“Totalitarianism as an idea is conventionally associated with regimes that involve death camps, the herding up of political opponents and…groups of people that are considered to be, in some sense, reactionary or dangerous or polluting,” says Jeffrey C. Isaac, professor of political science at Indiana University, Bloomington, who has written extensively about Arendt’s work. “[This can include] mass imprisonments, mass starvation as a political tactic, the use of the secret police to engender terror and the effort to suffocate or eliminate all political opposition. Most of the authoritarian regimes in the world today are not properly described as totalitarian in this sense, however oppressive they may be.”

What Is Authoritarianism?

The Oxford English Dictionary traces the first use of the term “authoritarian” back to the 1850s. By the mid-20th century, the noun form of “authoritarianism” was being used to describe states that, while not democratic, did not involve the same degree of repression and control as a truly totalitarian regime. 

In an essay published in 1964, the political scientist Juán Linz offered a definition of authoritarian political systems that contrasted them both with democratic governments and totalitarian regimes. According to Linz, authoritarian systems retain control of political processes, including limiting or prohibiting the right to create opposing political parties that might compete for power with the ruling group.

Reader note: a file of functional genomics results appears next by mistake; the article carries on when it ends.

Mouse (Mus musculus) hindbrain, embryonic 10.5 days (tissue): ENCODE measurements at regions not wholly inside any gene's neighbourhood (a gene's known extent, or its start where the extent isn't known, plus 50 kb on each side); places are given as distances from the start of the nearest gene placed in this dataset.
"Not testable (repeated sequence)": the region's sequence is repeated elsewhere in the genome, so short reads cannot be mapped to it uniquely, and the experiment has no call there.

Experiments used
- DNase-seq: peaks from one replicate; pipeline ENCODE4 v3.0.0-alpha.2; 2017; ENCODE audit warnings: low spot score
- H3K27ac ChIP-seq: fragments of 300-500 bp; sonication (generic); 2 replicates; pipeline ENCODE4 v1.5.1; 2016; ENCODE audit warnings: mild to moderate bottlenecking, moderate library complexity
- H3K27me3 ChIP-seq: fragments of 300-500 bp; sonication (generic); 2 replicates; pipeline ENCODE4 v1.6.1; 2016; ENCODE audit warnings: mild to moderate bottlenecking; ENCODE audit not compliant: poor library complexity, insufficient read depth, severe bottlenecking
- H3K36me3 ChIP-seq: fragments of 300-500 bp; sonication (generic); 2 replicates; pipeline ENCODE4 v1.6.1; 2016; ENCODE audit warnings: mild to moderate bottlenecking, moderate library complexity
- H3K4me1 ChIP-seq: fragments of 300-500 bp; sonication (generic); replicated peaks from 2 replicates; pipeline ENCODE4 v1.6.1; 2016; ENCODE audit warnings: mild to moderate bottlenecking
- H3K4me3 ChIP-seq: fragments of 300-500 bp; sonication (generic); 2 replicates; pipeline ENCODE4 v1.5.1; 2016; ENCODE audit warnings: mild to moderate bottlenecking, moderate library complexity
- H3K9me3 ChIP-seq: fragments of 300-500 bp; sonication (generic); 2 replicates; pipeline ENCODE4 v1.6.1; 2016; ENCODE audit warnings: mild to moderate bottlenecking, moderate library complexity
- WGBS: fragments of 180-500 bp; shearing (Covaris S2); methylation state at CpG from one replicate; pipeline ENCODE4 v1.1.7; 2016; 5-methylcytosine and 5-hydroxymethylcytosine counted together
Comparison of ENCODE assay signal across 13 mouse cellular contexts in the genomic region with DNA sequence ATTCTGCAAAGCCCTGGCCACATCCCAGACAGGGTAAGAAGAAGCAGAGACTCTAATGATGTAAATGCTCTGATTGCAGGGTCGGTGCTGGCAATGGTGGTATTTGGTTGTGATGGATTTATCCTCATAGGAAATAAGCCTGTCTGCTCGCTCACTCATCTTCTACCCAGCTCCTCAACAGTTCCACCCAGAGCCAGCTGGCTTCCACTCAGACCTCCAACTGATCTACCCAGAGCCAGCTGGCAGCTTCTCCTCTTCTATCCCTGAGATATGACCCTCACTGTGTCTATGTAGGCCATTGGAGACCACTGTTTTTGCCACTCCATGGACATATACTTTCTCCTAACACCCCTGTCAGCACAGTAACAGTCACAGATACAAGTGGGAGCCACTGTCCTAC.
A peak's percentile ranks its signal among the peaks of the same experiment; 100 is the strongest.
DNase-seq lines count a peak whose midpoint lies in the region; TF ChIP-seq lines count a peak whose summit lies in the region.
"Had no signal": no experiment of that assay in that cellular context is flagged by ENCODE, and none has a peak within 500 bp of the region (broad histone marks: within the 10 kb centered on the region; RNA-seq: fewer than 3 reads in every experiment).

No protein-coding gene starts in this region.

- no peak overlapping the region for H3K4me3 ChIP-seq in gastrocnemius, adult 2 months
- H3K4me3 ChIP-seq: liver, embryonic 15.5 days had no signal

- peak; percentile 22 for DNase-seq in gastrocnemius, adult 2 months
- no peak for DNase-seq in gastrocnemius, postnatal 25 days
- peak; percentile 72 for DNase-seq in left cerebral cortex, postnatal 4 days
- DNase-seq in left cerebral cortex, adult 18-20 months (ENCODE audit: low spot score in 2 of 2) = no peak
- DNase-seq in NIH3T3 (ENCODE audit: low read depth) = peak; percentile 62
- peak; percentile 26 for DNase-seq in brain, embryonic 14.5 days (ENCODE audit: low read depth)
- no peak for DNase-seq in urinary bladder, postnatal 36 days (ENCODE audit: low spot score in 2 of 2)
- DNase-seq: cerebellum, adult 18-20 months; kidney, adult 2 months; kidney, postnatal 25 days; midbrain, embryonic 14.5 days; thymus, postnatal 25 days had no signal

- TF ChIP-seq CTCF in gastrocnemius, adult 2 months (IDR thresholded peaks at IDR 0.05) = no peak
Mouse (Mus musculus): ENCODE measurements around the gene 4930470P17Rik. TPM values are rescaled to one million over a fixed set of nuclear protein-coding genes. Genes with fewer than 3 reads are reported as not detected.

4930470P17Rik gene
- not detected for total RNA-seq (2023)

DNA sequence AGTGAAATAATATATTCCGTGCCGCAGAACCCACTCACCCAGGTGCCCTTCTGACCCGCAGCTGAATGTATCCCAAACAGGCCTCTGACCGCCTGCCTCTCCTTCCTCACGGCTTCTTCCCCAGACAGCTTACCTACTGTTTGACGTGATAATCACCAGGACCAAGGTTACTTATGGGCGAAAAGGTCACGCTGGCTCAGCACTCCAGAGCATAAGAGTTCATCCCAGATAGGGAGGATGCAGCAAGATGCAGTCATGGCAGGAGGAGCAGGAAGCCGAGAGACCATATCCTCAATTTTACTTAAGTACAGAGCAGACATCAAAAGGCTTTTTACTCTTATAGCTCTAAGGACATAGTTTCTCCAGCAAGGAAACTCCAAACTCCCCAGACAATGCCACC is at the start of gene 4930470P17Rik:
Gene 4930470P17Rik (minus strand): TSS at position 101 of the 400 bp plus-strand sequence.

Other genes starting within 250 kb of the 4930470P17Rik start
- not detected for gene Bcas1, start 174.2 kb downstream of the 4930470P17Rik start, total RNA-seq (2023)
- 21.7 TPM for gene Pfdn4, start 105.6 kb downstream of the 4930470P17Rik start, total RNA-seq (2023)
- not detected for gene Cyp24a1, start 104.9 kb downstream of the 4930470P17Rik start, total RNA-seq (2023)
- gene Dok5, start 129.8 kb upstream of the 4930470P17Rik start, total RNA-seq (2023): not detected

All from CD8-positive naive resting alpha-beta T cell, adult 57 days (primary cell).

Because of the limited political freedom they allow citizens, authoritarian governments or leaders are not typically subject to constitutional limitations, free and fair popular elections or other constraints. As a result, authoritarian leaders can exercise power arbitrarily without the accountability built into democratic political systems.

Key Differences

Like totalitarianism, authoritarianism requires citizens to submit to the authority of the state, whether to a single dictator or to a group. However, authoritarian regimes typically allow citizens a certain degree of individual or corporate freedom that is lacking under a totalitarian regime.

According to Linz, a totalitarian system also typically has a more elaborate guiding ideology than authoritarian systems, which he argued “are based more on distinctive mentalities which are difficult to define.” Beyond ideological coherence, totalitarian systems have the political mobilization to ensure absolute enforcement of the ruling doctrine—including through the most repressive of means.